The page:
On a lazy summer afternoon, there are few things better than a few friends, a cool breeze and music.
What started as some friends hanging out on their boats and enjoying music near the spoil islands off Hernando Beach has become a weekly pilgrimage for many locals. The draw? Live jazz, rock, acoustic and blues performances by local musicians.
Ray Troyer, called Ramundo by his friends, works for a Brooksville insurance company during the week, but on weekends he takes his pontoon boat, equipped with a large amplifier and speakers, to an area just past Boy Scout Island, a mile or two west of the Hernando Beach boat ramp. To most people, it's known as Poke Island.
"This is why we're blessed to live in Hernando Beach," said Troyer. "There is so much talent around here."
South of the Hernando Beach channel, deep water gives boaters a resting place for their vessels. Sandwiched between Coon Key and Round Key, the shallow water forms a wading pool where swimmers can feel safe.
On a recent Sunday afternoon, about 50 boats gathered to hear local singer Darian Ruger perform a mix of acoustic rock and blues. By noon, the thigh-high water was thick with waders throwing foam footballs and splashing themselves with water.
Shortly after 1 p.m., radios switched off and Ruger's guitar rang out across the water with a John Mellencamp tune, Little Pink Houses.
Though he sings about people whose lives are much harder than those camped out on the decks of their small pleasure boats, Ruger has no problem holding the crowd's attention. Dressed in a hippie T-shirt, shorts and a boonie hat, his repertoire includes Bob Seager, Cat Stevens and the obligatory Jimmy Buffett.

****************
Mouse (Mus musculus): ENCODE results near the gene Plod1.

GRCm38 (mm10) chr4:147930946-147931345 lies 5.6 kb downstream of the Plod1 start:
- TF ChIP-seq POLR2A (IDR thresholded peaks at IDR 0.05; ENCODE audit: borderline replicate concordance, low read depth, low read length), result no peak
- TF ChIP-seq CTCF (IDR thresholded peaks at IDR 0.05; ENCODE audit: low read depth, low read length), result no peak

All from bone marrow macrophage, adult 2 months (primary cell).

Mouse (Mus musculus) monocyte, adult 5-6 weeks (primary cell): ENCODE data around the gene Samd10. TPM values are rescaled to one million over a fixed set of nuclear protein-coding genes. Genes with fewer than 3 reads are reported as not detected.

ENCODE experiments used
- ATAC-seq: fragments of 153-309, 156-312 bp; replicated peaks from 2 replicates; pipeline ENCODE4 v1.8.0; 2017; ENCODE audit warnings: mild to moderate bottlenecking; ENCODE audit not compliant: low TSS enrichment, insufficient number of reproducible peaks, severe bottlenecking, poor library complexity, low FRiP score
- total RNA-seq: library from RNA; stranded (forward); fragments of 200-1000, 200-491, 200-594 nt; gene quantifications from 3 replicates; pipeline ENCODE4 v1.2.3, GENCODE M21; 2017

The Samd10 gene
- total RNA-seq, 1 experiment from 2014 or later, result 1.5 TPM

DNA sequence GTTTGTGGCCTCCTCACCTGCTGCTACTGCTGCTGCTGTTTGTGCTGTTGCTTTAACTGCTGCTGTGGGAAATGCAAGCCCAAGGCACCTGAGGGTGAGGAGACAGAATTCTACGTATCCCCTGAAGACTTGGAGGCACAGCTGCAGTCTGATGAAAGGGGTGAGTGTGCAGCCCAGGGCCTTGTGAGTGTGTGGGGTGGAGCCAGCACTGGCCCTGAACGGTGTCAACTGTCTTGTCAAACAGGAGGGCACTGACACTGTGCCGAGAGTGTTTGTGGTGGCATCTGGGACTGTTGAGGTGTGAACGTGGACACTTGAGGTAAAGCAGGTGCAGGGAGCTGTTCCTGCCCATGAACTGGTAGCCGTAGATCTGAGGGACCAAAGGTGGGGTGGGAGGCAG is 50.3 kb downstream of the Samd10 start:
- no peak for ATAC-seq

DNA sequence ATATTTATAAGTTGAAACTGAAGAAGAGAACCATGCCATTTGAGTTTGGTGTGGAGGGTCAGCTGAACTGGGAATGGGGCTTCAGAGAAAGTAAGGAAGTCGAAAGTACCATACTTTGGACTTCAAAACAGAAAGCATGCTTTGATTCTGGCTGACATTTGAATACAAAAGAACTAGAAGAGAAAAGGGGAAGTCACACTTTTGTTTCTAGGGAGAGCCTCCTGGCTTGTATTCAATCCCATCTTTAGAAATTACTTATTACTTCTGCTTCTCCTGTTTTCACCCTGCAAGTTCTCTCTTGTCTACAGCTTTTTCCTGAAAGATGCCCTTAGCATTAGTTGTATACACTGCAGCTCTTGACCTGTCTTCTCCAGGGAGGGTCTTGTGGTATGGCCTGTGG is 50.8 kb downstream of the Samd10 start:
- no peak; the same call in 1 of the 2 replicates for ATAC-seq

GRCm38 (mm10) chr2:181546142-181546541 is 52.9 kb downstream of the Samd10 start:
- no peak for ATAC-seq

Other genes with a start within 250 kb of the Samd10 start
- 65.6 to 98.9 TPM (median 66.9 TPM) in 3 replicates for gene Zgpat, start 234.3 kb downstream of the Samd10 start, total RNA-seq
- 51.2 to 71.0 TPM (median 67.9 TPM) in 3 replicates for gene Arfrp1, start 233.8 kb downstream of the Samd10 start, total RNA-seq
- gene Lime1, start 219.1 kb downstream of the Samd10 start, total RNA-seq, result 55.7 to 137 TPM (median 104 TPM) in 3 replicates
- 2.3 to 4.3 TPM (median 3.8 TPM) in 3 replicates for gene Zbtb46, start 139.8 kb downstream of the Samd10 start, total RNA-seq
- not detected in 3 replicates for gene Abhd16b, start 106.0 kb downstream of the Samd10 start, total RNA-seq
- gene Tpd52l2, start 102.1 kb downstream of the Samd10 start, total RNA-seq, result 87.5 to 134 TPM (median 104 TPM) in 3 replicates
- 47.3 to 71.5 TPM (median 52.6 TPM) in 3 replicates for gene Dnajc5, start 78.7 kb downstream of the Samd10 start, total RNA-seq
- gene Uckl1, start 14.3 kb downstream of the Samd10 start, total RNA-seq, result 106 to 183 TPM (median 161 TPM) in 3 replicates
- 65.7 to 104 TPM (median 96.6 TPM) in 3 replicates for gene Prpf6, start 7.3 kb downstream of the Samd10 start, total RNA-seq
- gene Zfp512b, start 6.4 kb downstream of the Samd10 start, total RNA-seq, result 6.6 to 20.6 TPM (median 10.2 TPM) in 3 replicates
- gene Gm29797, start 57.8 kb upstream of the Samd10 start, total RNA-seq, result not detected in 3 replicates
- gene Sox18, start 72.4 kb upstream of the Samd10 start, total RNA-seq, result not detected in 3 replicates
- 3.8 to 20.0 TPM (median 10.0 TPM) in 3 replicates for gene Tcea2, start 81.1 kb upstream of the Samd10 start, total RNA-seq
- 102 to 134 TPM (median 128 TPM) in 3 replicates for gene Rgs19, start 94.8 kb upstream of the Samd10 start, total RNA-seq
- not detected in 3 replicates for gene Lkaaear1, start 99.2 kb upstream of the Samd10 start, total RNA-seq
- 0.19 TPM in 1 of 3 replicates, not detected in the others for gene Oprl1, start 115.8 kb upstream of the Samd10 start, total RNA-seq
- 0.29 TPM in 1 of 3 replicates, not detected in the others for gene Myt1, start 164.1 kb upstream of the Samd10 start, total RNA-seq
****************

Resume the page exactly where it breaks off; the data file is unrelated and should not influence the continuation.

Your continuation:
"It's way better here than at any bar," said Ruger, 28, who performs locally with the band Soup Stone. "The more I play for people, the more comfortable I get."
The large pontoon boat has no official name, but a Jolly Roger flies on its mast. Crowds anchor within about 200 feet to hear the music.
Retired Cadillac salesman Tom Lang has lived in Hernando Beach for five years and said the music and good people are what draw him to the waters around the spoil islands.
"I come out in the summer all the time," Lang said, wading in swim trunks near his boat, Awesome II. "The water's warm. You throw a Frisbee, tell a few lies, and there's always something happening.'"
Cooled by a constant sea breeze, the crowd stayed after Ruger's performance to hear Gary Story, a singer and drummer with a local band called the Zoots. His blues set starts with an a capella version of Summertime from George Gershwin's Porgy and Bess.
"We have Weeki Wachee river rats, Hernando Beach people, Aripeka folks, basically everybody on this side of (U.S.) 19," said Story, a 10-year resident of Hernando Beach. "This is never-never land over here."
The weekly concerts began about a month ago, Story said, when neighbors began gathering regularly to enjoy the water and the weather.
"We were just out here doing what we do every Sunday, and one day Darian showed up with a guitar," he said. "That started it, and people have just really enjoyed it."
Until the tide comes in a bit higher later in the day, the crowd is mostly made up of pontoon and johnboats, Story said, but recently the crowds have not been strictly local.
"They come out on Jet Skis and airboats, whatever they can find that will float," he said. "This has really caught on."
Retired banker Jack Stawicki has come to the spoils from Hudson for months.
"I found this right away," he said, wading in a pair of bright orange swim trunks. "This is quite a block party."
"There are no strangers," Story said. "It's just friends we haven't met yet."
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ABOVE: Darian Ruger sits on a pontoon boat near Hernando Beach, singing and playing guitar. "It's way better here than at any bar," says Ruger, 28, who performs locally with the band Soup Stone. "The more I play for people, the more comfortable I get."
LEFT: Amy Sargent, left, and Gary Troy sit in the water on lawn chairs and listen to Ruger sing in the shallows near Poke Island. "This is why we're blessed to live in Hernando Beach," says boat owner Ray Troyer.
RIGHT: When Ruger sang on a recent Sunday afternoon, about 50 boats anchored nearby. "There are no strangers," says one performer. "It's just friends we haven't met yet."